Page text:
I have been low carb, less than 25g/day, for the last week and was sure I was in ketosis but thought I would check with the ReliOn test strips from Walmart. My result was 40mg/dl on their chart which they call moderate. Everything I have read lists ketones as mmol and it is said ketosis is from 0.5 to 5.0 mmol. I thing 40mg/dl converts to about 2.2 mmol but I am not sure. If someone understands this better than me I would like to know if I am doing the conversion right.
    I am currently reading a book about Low Carb Living:
    The Art and Science of Low Carbohydrate Living: An Expert Guide to Making the Life-Saving Benefits of Carbohydrate Restriction Sustainable and Enjoyable: Stephen D. Phinney, Jeff S. Volek: 9780983490708: Amazon.com: Books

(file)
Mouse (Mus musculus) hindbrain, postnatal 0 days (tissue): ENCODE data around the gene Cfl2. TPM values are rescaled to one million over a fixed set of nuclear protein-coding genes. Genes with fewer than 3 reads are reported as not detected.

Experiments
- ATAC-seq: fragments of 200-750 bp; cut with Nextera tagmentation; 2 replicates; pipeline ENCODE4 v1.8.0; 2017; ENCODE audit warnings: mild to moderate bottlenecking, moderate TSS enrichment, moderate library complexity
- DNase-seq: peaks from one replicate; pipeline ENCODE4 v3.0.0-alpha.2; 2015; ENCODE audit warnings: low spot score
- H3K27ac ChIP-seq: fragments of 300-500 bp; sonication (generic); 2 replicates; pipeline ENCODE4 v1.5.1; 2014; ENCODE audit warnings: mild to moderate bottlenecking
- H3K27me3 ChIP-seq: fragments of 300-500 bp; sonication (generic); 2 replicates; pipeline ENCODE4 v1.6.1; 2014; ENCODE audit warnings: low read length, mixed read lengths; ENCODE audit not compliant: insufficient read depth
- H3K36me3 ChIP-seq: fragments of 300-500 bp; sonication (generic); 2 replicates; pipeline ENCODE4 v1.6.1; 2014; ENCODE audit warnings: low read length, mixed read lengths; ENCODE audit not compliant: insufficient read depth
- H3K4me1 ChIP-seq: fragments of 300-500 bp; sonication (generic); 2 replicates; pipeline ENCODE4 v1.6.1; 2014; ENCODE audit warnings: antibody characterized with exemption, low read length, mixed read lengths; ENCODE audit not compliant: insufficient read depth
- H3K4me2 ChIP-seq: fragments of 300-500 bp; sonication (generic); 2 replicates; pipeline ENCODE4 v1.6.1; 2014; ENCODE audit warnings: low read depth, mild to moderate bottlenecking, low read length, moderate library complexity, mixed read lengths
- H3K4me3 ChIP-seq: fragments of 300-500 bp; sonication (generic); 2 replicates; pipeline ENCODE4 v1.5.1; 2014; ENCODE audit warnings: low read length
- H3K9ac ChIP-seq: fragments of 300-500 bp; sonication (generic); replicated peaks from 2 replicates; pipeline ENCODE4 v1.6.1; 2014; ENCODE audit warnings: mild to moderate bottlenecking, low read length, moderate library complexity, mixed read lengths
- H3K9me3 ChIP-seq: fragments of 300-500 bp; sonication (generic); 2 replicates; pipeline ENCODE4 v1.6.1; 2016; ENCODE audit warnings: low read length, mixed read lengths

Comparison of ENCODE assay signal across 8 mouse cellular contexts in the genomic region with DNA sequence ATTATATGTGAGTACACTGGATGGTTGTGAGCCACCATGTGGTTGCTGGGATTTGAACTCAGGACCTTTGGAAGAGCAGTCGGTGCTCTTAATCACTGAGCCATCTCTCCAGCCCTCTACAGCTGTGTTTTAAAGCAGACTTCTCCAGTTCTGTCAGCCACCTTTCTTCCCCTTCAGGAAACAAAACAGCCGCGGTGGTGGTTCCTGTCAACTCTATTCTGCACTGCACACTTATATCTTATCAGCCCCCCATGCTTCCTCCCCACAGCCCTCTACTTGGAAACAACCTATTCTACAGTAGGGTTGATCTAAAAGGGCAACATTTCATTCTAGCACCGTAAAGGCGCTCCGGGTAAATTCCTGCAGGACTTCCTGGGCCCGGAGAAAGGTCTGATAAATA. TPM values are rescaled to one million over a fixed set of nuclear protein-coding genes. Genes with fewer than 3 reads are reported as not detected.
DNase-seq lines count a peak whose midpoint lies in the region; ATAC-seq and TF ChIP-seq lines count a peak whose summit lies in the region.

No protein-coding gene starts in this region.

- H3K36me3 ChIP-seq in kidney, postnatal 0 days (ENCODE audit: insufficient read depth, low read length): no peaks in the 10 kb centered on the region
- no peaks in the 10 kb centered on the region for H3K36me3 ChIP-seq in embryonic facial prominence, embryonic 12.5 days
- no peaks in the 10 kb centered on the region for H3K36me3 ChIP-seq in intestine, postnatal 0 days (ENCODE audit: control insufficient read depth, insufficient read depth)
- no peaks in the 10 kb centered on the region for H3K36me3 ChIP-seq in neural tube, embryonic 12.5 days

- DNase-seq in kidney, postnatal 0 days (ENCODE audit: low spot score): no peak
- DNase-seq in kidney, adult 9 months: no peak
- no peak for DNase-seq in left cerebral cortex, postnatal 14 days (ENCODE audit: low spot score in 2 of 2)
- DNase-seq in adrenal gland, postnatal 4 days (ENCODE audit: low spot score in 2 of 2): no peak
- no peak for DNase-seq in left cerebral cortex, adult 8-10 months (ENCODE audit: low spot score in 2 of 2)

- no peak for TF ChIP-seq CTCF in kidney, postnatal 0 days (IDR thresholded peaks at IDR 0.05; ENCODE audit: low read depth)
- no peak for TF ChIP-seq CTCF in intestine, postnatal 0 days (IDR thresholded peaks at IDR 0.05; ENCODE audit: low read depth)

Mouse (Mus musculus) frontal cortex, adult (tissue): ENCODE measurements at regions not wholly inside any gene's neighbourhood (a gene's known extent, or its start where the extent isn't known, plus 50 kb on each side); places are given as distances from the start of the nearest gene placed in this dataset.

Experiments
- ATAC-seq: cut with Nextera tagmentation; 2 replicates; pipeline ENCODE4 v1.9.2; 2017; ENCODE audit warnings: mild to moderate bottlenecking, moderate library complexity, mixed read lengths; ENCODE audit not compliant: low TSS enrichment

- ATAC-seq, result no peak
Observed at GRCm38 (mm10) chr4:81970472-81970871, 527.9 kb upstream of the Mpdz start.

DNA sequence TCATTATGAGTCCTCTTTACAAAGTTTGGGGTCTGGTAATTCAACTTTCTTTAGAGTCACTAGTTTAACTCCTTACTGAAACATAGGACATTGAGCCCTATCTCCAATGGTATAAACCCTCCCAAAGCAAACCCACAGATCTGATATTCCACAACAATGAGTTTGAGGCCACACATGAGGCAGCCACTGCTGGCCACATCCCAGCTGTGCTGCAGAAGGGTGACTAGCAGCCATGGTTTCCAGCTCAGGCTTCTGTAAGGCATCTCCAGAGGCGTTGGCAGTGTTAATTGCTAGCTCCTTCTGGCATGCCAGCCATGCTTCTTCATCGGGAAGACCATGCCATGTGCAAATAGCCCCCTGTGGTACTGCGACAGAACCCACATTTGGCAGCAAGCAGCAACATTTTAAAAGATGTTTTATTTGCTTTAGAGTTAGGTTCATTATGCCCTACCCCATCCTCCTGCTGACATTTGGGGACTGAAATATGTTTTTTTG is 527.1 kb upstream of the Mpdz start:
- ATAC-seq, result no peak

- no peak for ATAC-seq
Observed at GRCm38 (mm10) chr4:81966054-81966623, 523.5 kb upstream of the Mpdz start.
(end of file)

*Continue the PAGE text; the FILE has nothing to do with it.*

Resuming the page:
I think this is one of the best books I have found so far, not better than Dr. Bernstein's or Jenny Ruhl's, but a great compliment to the lchf WOE. It goes into great detail about the science of low carb and why it works and is more natural than our high carb diets. It is written to inform professionals and they invite you to give a copy to your Doctor. The link is to Amazon so you can get more info and see some of the reviews it has received. I have no connection to this book or authors other than being impressed.

  2. Steve3129

    Quote:

    Originally Posted by walkerwally1